Speciation (topic 5, unit 4, Edexcel, A2 Biology)

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  • Created by: Hannah
  • Created on: 03-01-13 10:58


Speciation describes the formation of a new species. This is achieved ultimately through reproductive isolation of two populations initially belonging to the same species, which gradually evolve and become less like each other and eventually unable to interbreed to produce fertile species. This then defines the two populations as belonging to seperate species, and thus creates a new species.

The process of speciation is outlined as follows:

  • Part of a population is isolated from the rest of the population, most commonly by geographical isolation whereby the two groups are isolated by a geographical feature (for example a mountain range, river or ocean). However, isolation can also occur through ecological isolation, temporal isolation, behavioural isolation, physical incompatibility, hybrid sterility or hybrid inviability.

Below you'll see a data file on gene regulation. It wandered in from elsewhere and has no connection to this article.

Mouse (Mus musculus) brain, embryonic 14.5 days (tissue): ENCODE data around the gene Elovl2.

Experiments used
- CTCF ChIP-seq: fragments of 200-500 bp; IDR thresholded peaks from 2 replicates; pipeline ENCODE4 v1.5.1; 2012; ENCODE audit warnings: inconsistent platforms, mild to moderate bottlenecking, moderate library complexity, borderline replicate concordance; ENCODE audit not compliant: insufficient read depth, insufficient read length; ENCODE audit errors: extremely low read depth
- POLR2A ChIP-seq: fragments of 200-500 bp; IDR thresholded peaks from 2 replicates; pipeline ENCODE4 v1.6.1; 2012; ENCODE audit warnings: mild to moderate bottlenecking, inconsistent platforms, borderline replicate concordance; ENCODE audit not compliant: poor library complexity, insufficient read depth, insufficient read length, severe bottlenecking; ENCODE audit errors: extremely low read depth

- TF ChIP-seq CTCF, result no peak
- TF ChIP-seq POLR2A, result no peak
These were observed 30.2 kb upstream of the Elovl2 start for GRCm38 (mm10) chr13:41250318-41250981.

• Following this isolation, the two different groups are exposed to different selection pressures within their separate habitats.
  • This encourages random…




Does isolation ENCOURAGE mutations? I though it was a random occurance :/



no it doesnt, the random mutations are still random but they may give an advantage with specific selection pressures so they rise in allele frequency

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